One of those incoming students at the Honors College is Shayna Mooney of Winterville, who is also an EC Scholar — the most prestigious academic scholarship program the university offers.

She has also been accepted into the Early Assurance program at the Brody School of Medicine. That means if she meets certain academic requirements she will be admitted to medical school at ECU after college graduation without having to compete with other applicants or take the Medical College Admission Test.

Mooney, who plans to become a primary care physician, will be a neuroscience major at ECU.

She applied and was admitted to three colleges, and ECU won out.

“I spent a year at the Brody School of Medicine and I got to know the faculty there really well. And I got to do medical research. And that’s not something every high school student can say that they do,” Mooney said.

During her senior year of high school, she was a participant in the Honors Medical Program at the Brody School of Medicine working in the physiology lab of Dr. David Tulis.

“I can see myself at Brody and I knew this was the place for me. That further drove my decision to come to ECU so I can go to the Brody School of Medicine. The faculty really wants you to succeed and they are there to guide and help you and that’s something that really drew me to ECU,” she said.

“I’m enthusiastic to be part of the second class. We get to build, shape and mold the Honors College, give our own ideas, and help make this a better program for future students. I’m excited to see how the Honors College will be in a couple of years from now,” Mooney said.

Matt Edwards of Greenville is also an Early Assurance Program participant at Brody School of Medicine along with being a second-year Honors College student.

“I was considering several schools at the time I came to ECU (for a tour). I was struck by the community feeling, noticing it was inclusive here at ECU and even more so now with the Honors College. I met the faculty at ECU… and they seemed more focused on the students and teaching than any one else I had met. I was excited to be part of the inaugural class,” Edwards said.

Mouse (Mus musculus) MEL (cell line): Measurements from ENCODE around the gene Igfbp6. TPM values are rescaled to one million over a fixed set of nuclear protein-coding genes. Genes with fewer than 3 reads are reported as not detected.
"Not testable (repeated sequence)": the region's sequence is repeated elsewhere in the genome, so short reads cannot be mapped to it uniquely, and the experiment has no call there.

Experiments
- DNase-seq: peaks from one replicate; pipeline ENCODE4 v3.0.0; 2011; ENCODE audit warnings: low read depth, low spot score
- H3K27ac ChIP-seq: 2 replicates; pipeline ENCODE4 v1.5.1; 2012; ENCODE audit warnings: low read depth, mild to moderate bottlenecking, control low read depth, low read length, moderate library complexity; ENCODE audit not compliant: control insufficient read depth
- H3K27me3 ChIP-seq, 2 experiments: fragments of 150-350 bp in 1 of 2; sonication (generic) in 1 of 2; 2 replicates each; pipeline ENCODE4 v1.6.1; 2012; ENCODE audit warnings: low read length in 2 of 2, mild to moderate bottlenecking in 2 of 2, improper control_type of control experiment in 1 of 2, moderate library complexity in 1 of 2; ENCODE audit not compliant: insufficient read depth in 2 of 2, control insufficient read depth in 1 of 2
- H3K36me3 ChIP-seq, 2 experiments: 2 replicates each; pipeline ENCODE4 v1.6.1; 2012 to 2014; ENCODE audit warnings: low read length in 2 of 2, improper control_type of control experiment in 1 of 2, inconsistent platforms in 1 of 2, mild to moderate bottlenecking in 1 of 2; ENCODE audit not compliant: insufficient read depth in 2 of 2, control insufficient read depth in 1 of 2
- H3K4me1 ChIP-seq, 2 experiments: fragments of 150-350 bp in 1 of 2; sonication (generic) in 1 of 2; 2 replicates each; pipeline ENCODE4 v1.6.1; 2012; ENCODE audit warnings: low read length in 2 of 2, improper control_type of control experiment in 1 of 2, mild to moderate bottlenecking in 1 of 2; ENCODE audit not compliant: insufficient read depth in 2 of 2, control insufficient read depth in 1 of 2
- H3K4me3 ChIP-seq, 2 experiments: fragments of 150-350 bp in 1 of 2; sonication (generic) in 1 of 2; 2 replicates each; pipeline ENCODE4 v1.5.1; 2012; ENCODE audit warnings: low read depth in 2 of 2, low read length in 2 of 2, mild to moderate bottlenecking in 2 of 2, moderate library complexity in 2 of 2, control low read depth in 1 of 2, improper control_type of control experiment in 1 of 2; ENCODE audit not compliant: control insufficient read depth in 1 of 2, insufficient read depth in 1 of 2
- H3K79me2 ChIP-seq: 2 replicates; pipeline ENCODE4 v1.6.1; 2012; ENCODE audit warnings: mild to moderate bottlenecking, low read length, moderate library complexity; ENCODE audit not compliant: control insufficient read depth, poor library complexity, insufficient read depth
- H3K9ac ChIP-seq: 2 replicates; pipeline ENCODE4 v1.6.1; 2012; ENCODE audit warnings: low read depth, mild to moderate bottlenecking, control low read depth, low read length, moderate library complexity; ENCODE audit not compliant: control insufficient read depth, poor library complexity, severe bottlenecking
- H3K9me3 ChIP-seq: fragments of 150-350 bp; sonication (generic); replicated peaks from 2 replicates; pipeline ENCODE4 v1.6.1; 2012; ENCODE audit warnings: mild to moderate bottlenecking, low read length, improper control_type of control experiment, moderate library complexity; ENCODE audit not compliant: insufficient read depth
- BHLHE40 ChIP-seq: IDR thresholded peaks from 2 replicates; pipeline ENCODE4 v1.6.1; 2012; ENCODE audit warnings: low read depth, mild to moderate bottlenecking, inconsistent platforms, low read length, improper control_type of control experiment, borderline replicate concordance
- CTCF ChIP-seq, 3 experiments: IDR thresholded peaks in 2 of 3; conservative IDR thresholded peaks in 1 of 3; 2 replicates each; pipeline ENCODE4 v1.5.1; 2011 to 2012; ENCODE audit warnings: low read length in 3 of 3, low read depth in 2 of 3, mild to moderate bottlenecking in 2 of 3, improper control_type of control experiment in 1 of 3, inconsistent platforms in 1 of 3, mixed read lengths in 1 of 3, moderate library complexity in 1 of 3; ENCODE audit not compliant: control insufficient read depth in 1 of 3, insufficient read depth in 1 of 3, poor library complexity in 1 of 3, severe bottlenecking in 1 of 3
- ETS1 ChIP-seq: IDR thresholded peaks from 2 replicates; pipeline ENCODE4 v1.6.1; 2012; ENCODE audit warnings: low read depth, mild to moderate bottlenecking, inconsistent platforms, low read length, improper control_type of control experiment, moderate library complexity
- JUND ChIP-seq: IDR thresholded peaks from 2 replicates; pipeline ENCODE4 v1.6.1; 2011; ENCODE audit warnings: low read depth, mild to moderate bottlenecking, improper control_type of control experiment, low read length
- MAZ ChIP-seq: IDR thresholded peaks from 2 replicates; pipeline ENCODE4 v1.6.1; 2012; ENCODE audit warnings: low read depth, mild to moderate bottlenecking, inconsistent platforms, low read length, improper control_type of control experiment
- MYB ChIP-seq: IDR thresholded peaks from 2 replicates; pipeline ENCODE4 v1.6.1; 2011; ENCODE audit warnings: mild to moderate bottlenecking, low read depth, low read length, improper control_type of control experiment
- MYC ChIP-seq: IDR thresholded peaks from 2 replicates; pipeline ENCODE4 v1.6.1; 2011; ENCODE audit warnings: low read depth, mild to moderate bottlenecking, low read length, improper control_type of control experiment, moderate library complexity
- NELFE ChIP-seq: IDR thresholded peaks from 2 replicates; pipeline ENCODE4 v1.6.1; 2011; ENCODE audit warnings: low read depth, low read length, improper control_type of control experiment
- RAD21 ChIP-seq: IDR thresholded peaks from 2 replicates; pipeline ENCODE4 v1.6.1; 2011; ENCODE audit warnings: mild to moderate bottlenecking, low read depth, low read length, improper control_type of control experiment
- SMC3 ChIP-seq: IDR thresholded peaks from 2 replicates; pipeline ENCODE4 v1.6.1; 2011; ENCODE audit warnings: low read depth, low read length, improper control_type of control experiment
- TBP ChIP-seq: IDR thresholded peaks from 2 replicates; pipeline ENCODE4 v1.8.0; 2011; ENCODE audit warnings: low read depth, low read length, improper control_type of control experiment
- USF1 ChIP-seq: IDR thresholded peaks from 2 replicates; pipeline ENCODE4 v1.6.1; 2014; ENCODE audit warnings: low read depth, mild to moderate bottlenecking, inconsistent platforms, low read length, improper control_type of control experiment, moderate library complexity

Moving In

In Jarvis Residence Hall, the Major family of Mint Hill was rearranging the room’s furniture for daughter Hannah and her roommate, both first-year students. Hannah and her mom, Sandy, supervised and directed Scott, dad and husband, and Hannah’s twin brother, Jacob, as they moved the dresser and desk.
Incoming freshman Hannah Major fixes her loft bed while her mother Sandy and father Scott look on.
“We’ve tried every possible position for this furniture and I think we’ve finally got it,” Scott Major said.

Hannah plans to double major in biology and English. “I like the spirited campus… it seemed like a good fit,” she said.

The Majors also have two younger sons, a fourth-grader and a sixth-grader, Noah and Isaac.

Jacob and Hannah’s mom, Sandy said with a laugh, “Yes, we’re ready for her to leave,” as Hannah hung clothes in the closet.

“They came into the nest together, and they are leaving together. We’re two dishwashers short, two chauffeurs short, and two short-order cooks short. They do it all. Their little brothers are going to miss them,” she said. “Her daddy said that he’s probably going to cry on the way home. It will certainly be more quiet without her. She’s the talker of the two.”

Jacob will move into UNC-Charlotte Friday with plans to major in graphic design or architecture.

Not far across campus, the Dowdy Student Stores was relatively busy, according to Bryan Tuten, interim director.

Close to 1,500 students this semester took advantage of ECU’s Textbook Reservation System.

“We’re distributing textbooks that were reserved over the summer and charged out over tax-free weekend. So the students are picking those up early, but the official pick-up is this weekend,” he said.

Events at ECU planned for students before classes begin include:

Aug. 20: Meet the Pirates, 6-8 p.m., Dowdy-Ficklen Stadium. Students will be able to meet players, coaches and trainers of the ECU Pirates football team.

Aug. 21: ECU Stars, 7-9 p.m., Wright Auditorium. A night of vocal performances featuring some of ECU’s most talented students modeled on “American Idol.”

Aug. 22: “Every Pirate Needs a Map,” New student welcome and convocation, 4-6 p.m., Minges Coliseum.

Aug. 22: Pirate Palooza, 6-9 p.m., Dowdy-Ficklen Stadium. This free event is for ECU students and will feature live music, inflatable attractions, give-aways, and food.